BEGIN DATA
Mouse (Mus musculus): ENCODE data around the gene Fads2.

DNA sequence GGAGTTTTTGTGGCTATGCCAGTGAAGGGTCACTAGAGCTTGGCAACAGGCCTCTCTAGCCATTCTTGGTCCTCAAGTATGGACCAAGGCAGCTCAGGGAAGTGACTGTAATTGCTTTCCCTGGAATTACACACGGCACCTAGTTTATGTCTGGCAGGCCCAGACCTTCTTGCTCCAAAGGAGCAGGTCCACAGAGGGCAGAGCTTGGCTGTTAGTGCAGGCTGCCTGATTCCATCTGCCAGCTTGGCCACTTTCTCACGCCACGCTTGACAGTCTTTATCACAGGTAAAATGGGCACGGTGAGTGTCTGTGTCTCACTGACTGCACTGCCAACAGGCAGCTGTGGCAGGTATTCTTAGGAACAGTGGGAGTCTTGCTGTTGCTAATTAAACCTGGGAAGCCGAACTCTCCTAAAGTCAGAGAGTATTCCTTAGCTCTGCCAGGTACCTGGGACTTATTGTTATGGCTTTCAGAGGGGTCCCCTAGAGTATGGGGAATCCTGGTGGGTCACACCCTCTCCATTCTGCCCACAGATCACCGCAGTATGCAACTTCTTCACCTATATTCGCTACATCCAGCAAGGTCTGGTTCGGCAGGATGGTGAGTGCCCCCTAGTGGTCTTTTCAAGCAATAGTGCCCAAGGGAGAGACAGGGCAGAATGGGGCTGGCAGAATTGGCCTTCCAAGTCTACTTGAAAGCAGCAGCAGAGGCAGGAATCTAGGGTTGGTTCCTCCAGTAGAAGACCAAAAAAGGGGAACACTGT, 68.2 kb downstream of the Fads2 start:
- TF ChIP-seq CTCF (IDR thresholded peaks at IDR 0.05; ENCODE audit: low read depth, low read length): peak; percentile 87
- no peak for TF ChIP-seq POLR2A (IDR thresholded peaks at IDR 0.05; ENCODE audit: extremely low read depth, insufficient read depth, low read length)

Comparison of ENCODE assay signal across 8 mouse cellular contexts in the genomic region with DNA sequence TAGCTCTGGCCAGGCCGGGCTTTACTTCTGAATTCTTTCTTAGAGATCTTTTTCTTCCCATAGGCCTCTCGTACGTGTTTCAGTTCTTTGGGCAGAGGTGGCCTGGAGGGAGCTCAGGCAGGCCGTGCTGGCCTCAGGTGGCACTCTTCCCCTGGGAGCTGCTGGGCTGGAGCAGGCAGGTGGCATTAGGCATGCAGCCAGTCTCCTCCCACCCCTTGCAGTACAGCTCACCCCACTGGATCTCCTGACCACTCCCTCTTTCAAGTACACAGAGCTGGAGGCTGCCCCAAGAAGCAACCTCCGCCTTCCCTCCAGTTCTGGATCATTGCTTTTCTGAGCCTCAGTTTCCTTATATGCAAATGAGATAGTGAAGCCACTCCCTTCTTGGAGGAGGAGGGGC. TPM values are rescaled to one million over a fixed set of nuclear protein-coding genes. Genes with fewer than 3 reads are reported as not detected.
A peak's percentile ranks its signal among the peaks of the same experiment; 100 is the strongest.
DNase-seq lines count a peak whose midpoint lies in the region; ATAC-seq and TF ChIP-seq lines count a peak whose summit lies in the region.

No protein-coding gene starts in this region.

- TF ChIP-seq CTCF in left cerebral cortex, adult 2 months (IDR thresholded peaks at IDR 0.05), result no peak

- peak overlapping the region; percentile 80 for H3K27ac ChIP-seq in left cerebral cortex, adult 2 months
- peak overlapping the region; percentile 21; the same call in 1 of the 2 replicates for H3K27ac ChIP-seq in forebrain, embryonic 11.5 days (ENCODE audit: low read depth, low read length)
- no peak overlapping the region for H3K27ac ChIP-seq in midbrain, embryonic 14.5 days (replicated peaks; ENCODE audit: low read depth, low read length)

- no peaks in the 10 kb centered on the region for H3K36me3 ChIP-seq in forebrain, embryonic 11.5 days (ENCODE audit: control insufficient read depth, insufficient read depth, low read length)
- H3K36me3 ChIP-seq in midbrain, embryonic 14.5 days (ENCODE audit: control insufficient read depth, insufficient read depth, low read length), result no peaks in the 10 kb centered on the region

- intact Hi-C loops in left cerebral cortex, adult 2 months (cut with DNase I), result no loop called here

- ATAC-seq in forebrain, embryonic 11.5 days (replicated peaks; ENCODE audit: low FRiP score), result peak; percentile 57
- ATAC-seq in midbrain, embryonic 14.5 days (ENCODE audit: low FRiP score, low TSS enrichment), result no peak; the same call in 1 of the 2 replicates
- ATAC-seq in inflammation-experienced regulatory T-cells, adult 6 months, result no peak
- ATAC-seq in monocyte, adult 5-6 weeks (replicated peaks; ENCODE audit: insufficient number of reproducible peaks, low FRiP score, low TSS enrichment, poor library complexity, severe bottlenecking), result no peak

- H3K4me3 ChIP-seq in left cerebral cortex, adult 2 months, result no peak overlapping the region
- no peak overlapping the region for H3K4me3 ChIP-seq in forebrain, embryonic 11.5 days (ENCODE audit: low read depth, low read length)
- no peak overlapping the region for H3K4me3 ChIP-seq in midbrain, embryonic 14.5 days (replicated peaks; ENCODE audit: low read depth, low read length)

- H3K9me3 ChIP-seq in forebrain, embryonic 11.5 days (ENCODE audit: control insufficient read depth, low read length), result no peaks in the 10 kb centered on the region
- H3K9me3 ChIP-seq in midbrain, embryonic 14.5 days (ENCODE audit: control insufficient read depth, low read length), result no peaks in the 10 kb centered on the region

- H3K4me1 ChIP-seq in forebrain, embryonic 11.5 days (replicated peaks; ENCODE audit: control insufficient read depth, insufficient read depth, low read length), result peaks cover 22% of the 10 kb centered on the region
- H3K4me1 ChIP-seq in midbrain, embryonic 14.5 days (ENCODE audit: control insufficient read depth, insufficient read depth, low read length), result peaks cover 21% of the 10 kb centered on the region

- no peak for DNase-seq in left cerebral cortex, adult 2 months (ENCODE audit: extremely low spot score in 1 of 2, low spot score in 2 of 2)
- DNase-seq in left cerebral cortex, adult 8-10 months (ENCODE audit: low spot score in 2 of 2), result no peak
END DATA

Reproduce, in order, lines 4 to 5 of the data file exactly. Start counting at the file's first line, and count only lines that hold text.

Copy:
- no peak for TF ChIP-seq POLR2A (IDR thresholded peaks at IDR 0.05; ENCODE audit: extremely low read depth, insufficient read depth, low read length)

Comparison of ENCODE assay signal across 8 mouse cellular contexts in the genomic region with DNA sequence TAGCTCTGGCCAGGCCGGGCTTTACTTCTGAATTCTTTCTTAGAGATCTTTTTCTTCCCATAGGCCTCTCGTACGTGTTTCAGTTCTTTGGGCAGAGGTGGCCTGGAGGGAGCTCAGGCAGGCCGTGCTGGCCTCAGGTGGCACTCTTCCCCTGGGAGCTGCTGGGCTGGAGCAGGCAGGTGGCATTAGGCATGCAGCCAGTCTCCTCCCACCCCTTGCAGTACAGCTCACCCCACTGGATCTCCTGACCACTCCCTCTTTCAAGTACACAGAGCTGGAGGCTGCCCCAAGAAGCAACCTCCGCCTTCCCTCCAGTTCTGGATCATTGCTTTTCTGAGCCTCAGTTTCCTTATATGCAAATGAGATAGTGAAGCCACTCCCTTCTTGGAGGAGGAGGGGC. TPM values are rescaled to one million over a fixed set of nuclear protein-coding genes. Genes with fewer than 3 reads are reported as not detected.